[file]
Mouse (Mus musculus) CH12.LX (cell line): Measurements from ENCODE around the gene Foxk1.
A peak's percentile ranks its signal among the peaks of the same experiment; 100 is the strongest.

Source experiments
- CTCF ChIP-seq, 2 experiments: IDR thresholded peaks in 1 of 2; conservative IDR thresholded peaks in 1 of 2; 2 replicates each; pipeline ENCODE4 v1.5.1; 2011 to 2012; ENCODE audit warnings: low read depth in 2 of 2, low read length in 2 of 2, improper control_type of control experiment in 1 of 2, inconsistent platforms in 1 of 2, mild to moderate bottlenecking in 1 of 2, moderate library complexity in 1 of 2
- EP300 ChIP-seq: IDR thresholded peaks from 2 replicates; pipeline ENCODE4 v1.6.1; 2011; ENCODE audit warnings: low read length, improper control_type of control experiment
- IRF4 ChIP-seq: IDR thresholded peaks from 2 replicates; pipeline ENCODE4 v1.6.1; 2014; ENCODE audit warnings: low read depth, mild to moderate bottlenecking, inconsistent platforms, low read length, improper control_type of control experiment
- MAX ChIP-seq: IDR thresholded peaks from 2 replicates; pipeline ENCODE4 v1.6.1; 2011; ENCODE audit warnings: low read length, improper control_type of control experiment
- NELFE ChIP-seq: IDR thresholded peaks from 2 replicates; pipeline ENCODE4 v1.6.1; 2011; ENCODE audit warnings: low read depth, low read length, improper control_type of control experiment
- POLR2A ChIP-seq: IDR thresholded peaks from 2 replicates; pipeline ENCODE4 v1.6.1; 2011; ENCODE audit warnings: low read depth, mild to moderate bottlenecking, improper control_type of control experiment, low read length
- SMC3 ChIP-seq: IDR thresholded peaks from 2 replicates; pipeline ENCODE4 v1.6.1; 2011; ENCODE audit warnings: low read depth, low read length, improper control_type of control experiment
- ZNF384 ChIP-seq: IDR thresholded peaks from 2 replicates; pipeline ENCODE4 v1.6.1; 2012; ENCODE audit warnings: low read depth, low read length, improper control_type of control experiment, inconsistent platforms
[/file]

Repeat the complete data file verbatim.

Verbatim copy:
Mouse (Mus musculus) CH12.LX (cell line): Measurements from ENCODE around the gene Foxk1.
A peak's percentile ranks its signal among the peaks of the same experiment; 100 is the strongest.

Source experiments
- CTCF ChIP-seq, 2 experiments: IDR thresholded peaks in 1 of 2; conservative IDR thresholded peaks in 1 of 2; 2 replicates each; pipeline ENCODE4 v1.5.1; 2011 to 2012; ENCODE audit warnings: low read depth in 2 of 2, low read length in 2 of 2, improper control_type of control experiment in 1 of 2, inconsistent platforms in 1 of 2, mild to moderate bottlenecking in 1 of 2, moderate library complexity in 1 of 2
- EP300 ChIP-seq: IDR thresholded peaks from 2 replicates; pipeline ENCODE4 v1.6.1; 2011; ENCODE audit warnings: low read length, improper control_type of control experiment
- IRF4 ChIP-seq: IDR thresholded peaks from 2 replicates; pipeline ENCODE4 v1.6.1; 2014; ENCODE audit warnings: low read depth, mild to moderate bottlenecking, inconsistent platforms, low read length, improper control_type of control experiment
- MAX ChIP-seq: IDR thresholded peaks from 2 replicates; pipeline ENCODE4 v1.6.1; 2011; ENCODE audit warnings: low read length, improper control_type of control experiment
- NELFE ChIP-seq: IDR thresholded peaks from 2 replicates; pipeline ENCODE4 v1.6.1; 2011; ENCODE audit warnings: low read depth, low read length, improper control_type of control experiment
- POLR2A ChIP-seq: IDR thresholded peaks from 2 replicates; pipeline ENCODE4 v1.6.1; 2011; ENCODE audit warnings: low read depth, mild to moderate bottlenecking, improper control_type of control experiment, low read length
- SMC3 ChIP-seq: IDR thresholded peaks from 2 replicates; pipeline ENCODE4 v1.6.1; 2011; ENCODE audit warnings: low read depth, low read length, improper control_type of control experiment
- ZNF384 ChIP-seq: IDR thresholded peaks from 2 replicates; pipeline ENCODE4 v1.6.1; 2012; ENCODE audit warnings: low read depth, low read length, improper control_type of control experiment, inconsistent platforms